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by Colin Bruce
Vintage, £7.99, ISBN 0099428571
This book fizzes with ideas, paradoxes and problems, drawn mainly from logic, probability and statistics, and presented in a Sherlock Holmes setting. As you might expect, poor Dr Watson blunders from error to error, from which he is rescued, contemptuously, by Holmes. Topics include the birthday paradox, the drunkard’s walk, various gambling fallacies, Pascal’s triangle, the Wason test, the Monty Hall problem, the mark-releaserecapture procedure for estimating population sizes, and there are also introductions to Bayesian logic and game theory. So, a great deal is crammed into the book’s 288 pages.
As always with a book like this, the question arises: Who is it intended for? Certainly, anyone who is studying, or has studied, probability and statistics will probably find that it illuminates familiar ideas, and also introduces some new ones. On the other hand, it is doubtful whether a complete beginner will learn very much, unless they either approach the book with dogged determination, or else have a strong natural aptitude for the subject. Indeed, the only major criticism of the book is that it attempts too much, and so skims over important points. For example, this applies to one of the key problems relating to probability (pages 103–106), and readers should certainly visit the author’s web site for an additional explanation.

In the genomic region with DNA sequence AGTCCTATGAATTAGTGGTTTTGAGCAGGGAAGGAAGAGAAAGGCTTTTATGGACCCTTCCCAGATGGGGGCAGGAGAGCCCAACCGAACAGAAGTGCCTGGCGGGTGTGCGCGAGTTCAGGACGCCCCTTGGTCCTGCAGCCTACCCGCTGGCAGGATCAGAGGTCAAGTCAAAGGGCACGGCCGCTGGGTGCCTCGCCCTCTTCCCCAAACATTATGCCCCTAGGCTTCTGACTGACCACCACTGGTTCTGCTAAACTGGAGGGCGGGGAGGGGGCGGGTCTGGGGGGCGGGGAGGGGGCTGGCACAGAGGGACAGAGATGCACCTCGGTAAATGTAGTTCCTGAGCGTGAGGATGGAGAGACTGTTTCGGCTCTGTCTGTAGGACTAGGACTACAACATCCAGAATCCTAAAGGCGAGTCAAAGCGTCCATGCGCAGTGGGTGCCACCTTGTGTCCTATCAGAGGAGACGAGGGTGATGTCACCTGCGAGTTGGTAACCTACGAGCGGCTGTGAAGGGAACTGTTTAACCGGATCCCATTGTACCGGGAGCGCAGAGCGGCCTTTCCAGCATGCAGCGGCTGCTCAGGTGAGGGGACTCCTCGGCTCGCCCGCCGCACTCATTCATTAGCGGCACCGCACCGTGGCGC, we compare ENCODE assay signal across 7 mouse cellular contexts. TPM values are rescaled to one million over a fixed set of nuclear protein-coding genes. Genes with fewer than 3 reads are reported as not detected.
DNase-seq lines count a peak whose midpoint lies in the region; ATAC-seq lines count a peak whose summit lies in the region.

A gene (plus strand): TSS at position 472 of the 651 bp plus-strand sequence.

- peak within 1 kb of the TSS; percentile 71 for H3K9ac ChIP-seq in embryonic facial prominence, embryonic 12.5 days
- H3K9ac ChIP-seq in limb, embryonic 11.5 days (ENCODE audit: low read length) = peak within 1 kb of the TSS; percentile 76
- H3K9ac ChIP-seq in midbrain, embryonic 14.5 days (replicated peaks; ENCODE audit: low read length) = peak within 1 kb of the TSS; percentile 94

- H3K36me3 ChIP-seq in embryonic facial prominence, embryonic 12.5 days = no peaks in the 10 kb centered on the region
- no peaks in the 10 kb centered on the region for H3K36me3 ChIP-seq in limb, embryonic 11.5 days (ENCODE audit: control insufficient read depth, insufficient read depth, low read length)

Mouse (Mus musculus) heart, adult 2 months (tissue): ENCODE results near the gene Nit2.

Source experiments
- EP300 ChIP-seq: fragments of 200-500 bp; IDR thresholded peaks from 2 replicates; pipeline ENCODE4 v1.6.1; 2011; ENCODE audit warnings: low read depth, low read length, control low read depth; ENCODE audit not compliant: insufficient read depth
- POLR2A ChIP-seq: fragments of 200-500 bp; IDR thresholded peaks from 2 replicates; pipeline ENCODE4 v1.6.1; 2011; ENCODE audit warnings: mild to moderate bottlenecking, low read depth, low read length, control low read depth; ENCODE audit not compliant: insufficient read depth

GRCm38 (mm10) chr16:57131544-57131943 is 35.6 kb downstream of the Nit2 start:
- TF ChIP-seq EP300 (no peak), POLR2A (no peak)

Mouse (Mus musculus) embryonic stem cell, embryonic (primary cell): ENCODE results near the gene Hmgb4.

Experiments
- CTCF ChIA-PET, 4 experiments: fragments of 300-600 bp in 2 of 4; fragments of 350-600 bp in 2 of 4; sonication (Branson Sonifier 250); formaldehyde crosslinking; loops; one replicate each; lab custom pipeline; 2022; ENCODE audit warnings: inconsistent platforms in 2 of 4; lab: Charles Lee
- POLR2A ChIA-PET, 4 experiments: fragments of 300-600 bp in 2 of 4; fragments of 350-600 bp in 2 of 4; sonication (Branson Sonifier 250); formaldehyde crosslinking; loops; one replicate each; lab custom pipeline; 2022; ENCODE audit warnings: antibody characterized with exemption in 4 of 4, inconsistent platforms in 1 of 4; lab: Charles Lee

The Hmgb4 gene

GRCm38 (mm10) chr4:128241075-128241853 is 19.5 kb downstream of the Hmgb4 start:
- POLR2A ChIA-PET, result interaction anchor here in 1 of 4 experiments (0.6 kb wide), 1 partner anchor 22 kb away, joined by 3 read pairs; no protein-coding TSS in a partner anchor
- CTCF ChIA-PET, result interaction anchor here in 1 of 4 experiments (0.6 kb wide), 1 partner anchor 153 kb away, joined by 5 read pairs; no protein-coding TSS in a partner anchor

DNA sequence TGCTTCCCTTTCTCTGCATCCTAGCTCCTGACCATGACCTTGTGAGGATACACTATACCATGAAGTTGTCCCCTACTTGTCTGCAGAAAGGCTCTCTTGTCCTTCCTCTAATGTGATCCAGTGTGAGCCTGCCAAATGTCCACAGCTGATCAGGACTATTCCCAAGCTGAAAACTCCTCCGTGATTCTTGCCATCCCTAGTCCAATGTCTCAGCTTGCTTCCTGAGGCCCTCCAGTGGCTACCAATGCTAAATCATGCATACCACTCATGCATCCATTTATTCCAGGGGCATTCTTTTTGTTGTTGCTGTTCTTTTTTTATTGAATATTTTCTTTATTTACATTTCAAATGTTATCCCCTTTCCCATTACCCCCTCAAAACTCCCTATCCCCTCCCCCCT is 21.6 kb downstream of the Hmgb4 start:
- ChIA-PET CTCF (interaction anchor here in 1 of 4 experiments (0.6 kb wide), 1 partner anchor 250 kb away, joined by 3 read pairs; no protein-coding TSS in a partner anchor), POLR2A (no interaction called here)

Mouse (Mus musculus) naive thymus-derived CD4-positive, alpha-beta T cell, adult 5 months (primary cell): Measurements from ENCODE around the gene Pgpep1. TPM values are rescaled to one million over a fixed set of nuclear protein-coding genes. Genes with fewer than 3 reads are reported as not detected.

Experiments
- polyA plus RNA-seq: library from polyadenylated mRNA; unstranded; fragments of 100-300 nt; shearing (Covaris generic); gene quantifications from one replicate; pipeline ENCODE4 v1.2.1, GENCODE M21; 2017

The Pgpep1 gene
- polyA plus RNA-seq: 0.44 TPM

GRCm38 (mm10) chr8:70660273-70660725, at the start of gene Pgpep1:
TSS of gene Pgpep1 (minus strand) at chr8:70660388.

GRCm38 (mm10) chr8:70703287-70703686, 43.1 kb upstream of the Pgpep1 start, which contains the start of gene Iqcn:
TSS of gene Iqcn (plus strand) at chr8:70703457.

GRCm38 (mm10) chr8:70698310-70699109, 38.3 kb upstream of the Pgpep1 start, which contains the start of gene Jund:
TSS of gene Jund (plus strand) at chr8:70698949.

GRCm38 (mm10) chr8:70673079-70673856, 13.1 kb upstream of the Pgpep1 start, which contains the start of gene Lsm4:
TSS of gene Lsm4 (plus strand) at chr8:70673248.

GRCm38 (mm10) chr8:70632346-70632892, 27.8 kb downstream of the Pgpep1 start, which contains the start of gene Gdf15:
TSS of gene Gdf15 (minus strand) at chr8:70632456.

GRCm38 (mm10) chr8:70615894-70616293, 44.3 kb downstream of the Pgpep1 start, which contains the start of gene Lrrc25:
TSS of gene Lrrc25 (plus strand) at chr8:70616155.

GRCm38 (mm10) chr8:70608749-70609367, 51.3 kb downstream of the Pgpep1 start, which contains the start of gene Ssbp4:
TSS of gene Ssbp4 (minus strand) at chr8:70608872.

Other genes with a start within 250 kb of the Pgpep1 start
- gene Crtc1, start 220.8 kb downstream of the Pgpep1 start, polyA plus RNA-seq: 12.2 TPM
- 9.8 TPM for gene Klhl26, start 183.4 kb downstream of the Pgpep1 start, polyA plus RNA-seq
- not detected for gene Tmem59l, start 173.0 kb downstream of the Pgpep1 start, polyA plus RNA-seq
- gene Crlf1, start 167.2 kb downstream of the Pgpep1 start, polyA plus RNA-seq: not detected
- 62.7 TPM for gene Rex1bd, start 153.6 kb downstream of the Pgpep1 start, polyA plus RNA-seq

Also, lovers of Conan Doyle’s stories are warned that they will find, in every other paragraph, something to make them wince – not merely the many anachronisms to which the author freely admits (such as Lewis Carroll writing Alice in Wonderland two years after his death), but, more especially, the language. For example, Conan Doyle’s Holmes would never have counselled Watson to “recharge his batteries”, and Watson would never have been so ungentlemanly as to address a clergyman as “Reverend”, or use the word “pub”.
But, in sum, it’s an entertaining and lively book. Recommended.